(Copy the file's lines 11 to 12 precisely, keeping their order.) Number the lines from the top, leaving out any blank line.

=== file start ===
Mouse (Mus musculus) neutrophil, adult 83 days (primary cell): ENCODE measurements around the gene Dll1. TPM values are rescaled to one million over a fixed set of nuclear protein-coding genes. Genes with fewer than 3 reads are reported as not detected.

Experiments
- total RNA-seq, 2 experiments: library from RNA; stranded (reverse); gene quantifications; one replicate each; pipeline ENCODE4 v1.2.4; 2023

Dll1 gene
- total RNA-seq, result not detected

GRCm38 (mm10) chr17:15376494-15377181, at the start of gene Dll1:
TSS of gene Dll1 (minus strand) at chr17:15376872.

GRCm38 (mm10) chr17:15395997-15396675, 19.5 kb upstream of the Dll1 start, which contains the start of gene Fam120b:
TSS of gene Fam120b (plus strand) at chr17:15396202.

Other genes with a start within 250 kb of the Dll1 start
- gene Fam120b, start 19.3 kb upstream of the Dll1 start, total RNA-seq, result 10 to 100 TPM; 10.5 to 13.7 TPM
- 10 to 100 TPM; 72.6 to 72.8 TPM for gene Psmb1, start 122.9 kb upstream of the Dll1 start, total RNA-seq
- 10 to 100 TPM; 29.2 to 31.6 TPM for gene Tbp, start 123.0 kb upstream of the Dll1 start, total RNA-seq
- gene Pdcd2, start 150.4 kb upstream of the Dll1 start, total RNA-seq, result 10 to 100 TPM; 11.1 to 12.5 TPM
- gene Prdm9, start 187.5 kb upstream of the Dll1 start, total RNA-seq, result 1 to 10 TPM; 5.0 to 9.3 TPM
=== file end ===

- gene Fam120b, start 19.3 kb upstream of the Dll1 start, total RNA-seq, result 10 to 100 TPM; 10.5 to 13.7 TPM
- 10 to 100 TPM; 72.6 to 72.8 TPM for gene Psmb1, start 122.9 kb upstream of the Dll1 start, total RNA-seq